How To Master The Art Of Active Listening And Become A Listener

Being a listener

How many times have you found yourself in a situation talking to someone only to realize they’ve drifted on to their own sweet planet? Or, observe your own mind distracted by a random thought when listening to someone?

Not too long ago, I was out on a date with a brilliant woman. She was beautiful, intelligent, driven by a purpose. But, I could never get myself to have a proper conversation with her. More often than not, I found myself repeating things over and over again. I was subjected to false assumptions connecting dots that had no relevance. And, as Thomas Leonard once said, “All problems exist in the absence of a good conversation.”

We, humans, being social animals engage in multiple conversations on a daily basis with our family members, friends, colleagues, and strangers. However, we never really listen as well as we can and we should. Our thoughts often distract us, and have replies already on the tip of our tongue even before the other person has finished speaking. We think we listen but, it’s more hearing the sounds than listening to what is being said.

Listening is the most helpful skill you can learn master. The art of listening strengthens your personal relationships and paves the way for a fulfilling professional career. Listening can help you build rapport, understanding, and trust with others around you.

So, let us start off by answering the obvious question first,

What is listening/active listening?

Active listening is a communication technique in which, you, the listener is required to have complete attention to understand what the other person is trying to say and reply in a way that establishes trust.

Seems simple, right? Concentrate. Understand. Respond. Right?

Not really.

When listening to someone, the most important thing to do is to put aside your own personal bias and opinions. It’s important to realize that everyone has their own understanding of reality. How you react to an event/situation may not be precisely how the other person will. Listening is about having a larger perspective and perceiving how the other person sees it.

Mastering the art of listening isn’t something that will happen overnight. Like other skills, active listening requires patience and constant practice. However, the benefits of active listening can have in a workplace, in your relationships, and in helping someone battling mental illness are immense.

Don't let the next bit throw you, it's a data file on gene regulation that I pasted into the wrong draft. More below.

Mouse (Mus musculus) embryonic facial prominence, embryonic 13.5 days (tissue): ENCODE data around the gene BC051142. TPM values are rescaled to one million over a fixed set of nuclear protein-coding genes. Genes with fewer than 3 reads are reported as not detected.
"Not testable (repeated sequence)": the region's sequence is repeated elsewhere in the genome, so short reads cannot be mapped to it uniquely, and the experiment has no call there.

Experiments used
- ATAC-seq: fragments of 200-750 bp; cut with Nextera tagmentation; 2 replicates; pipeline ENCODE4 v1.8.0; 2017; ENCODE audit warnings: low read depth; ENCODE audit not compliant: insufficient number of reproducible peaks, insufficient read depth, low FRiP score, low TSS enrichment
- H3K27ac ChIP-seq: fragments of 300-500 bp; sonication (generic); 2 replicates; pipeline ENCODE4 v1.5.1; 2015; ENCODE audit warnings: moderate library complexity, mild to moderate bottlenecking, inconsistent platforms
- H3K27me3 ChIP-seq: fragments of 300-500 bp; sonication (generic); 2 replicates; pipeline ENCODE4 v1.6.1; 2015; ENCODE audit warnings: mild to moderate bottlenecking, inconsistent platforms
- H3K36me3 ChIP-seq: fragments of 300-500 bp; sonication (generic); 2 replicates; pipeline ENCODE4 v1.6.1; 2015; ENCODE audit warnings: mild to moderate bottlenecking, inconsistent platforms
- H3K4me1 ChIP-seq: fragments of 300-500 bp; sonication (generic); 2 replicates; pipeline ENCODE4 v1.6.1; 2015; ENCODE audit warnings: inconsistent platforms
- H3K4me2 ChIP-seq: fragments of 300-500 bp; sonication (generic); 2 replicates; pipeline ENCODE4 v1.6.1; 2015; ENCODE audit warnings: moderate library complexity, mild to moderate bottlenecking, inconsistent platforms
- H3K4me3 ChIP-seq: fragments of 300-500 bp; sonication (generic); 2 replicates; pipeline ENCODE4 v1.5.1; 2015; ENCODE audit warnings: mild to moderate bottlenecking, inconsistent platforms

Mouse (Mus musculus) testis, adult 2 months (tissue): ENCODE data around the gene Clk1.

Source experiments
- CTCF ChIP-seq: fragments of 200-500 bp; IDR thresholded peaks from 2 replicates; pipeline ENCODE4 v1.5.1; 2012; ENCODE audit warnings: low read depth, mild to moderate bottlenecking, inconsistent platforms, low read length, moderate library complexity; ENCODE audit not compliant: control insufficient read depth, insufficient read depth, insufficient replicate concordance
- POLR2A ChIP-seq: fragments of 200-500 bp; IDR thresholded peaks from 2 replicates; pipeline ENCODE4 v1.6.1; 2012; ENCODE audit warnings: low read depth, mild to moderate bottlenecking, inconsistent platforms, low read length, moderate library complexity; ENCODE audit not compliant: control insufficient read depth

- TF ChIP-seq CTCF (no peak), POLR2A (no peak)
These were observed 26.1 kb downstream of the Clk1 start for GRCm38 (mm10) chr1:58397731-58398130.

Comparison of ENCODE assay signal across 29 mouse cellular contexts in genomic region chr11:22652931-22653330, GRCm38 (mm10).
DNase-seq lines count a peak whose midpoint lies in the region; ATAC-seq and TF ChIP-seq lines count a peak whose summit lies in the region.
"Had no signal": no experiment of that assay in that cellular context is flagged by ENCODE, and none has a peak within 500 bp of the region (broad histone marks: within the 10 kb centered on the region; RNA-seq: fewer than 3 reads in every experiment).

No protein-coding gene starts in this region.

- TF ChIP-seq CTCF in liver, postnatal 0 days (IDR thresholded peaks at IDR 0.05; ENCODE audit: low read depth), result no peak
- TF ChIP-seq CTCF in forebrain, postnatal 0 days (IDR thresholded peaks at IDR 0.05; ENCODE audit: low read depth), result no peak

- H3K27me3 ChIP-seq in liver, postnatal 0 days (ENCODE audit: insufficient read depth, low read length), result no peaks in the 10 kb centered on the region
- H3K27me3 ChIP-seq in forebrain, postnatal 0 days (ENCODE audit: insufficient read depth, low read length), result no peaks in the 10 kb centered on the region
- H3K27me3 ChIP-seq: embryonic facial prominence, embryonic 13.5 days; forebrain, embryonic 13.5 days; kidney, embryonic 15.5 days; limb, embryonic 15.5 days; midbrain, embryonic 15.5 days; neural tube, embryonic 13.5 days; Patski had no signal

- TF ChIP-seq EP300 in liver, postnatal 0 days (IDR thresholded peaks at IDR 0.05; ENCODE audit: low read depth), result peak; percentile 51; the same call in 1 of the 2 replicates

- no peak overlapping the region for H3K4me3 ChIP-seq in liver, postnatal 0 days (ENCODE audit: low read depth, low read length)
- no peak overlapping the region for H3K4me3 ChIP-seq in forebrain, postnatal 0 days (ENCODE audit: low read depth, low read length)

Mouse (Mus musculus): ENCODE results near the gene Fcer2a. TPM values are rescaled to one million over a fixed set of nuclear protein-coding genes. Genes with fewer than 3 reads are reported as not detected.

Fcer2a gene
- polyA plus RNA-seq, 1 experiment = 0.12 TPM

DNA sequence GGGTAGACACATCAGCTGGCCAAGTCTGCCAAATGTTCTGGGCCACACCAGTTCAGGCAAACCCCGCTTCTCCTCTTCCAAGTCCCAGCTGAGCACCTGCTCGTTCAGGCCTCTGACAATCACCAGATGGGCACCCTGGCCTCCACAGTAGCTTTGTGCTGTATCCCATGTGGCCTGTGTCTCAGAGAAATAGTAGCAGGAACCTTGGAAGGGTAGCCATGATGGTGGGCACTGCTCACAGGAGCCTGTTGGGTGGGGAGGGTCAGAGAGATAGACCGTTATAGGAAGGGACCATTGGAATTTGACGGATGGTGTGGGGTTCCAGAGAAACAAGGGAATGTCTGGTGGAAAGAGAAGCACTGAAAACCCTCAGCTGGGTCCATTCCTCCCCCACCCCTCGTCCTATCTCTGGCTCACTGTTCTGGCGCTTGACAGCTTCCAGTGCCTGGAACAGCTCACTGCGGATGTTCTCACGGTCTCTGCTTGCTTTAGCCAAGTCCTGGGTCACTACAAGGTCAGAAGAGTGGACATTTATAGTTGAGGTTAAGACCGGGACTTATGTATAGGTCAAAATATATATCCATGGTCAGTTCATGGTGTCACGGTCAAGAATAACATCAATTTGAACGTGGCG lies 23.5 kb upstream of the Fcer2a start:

In A Workplace

  • Enables better inter-team communication. When you start empowering your team members to become better listeners, you’ll observe a stark increase in inter-team coordination, better communication, and lower conflicts. When employees take time out to listen to suggestions, advice, and warnings, without feeling a sense of belittlement, every employee begins to flourish and grow, professionally as well as personally.
  • New learnings and quick growth. “We don’t learn from talking; we learn from listening.” If used correctly, listening can propel your career growth like no other. Being attentive and listening with complete concentration can help you learn more from people around you. Even during meetings, listening can help you better understand your tasks, understand the result that is needed, and the necessary blockers to be cautious of.
  • Motivates and encourages employees. We feel good when we know someone is listening and understanding what we are trying to say. As a leader, listening to your employees can help them feel a sense of belonging, inspire commitment, and motivate them to reach their maximal potential.

In Relationships

  • Better understanding. When you put active listening to practice, you go beyond the words that the person speaks. Active listening can help you appreciate the perspective of the other person and open lines for better communication. Also, examining their body language and posture can help you know how someone is feeling.
  • Instils greater trust. At the heart of all relationships lie the feeling of love,. And love can only blossom when there is trust, respect, and care. When you actively listen to someone giving your complete concentration and without drawing any parallels from your opinions and experiences, the other person feels respected. This in turn breeds trust.
  • Reduce, resolve & avoid conflicts. When there are understanding and trust in a relationship, it also opens doors to reduce, resolve, and avoid conflicts that might hurt the relationship.

In helping people diagnosed with mental illness